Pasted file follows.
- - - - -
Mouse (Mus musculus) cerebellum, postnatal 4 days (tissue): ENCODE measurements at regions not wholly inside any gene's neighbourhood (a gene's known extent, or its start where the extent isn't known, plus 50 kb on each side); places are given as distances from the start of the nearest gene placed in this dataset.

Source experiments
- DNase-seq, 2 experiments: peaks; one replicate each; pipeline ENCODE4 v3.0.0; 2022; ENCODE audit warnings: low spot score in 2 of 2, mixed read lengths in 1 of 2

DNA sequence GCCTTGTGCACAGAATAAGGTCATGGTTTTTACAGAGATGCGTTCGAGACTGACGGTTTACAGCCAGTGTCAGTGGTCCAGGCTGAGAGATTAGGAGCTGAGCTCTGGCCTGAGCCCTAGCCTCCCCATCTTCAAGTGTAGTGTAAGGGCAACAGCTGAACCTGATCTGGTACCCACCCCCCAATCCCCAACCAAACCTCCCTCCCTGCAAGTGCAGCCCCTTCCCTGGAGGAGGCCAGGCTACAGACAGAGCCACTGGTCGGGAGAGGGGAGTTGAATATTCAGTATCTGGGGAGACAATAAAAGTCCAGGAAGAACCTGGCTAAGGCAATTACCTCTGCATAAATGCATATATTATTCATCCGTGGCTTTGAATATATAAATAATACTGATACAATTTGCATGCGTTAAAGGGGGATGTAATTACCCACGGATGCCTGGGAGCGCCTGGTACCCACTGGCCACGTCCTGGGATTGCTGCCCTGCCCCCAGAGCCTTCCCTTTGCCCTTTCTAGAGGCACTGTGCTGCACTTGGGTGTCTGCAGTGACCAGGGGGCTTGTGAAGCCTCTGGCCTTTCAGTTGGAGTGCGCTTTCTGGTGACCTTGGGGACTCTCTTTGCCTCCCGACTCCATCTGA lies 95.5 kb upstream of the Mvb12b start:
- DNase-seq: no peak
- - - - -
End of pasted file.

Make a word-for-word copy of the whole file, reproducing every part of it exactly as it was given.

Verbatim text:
Mouse (Mus musculus) cerebellum, postnatal 4 days (tissue): ENCODE measurements at regions not wholly inside any gene's neighbourhood (a gene's known extent, or its start where the extent isn't known, plus 50 kb on each side); places are given as distances from the start of the nearest gene placed in this dataset.

Source experiments
- DNase-seq, 2 experiments: peaks; one replicate each; pipeline ENCODE4 v3.0.0; 2022; ENCODE audit warnings: low spot score in 2 of 2, mixed read lengths in 1 of 2

DNA sequence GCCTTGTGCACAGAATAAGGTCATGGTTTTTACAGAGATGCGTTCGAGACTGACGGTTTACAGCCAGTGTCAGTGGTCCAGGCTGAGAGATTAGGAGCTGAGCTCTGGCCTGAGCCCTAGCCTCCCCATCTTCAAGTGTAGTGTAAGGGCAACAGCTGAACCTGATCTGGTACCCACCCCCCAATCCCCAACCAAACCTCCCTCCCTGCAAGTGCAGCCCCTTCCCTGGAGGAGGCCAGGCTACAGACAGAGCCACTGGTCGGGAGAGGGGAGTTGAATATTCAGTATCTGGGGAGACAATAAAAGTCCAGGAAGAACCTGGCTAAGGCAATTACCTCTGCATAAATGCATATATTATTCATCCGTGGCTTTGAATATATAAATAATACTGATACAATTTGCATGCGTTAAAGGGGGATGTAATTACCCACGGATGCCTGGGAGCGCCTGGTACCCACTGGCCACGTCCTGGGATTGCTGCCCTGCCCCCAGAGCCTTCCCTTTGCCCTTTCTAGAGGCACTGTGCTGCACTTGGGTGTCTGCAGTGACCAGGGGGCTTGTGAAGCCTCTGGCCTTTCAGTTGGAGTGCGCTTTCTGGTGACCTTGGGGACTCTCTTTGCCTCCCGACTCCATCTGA lies 95.5 kb upstream of the Mvb12b start:
- DNase-seq: no peak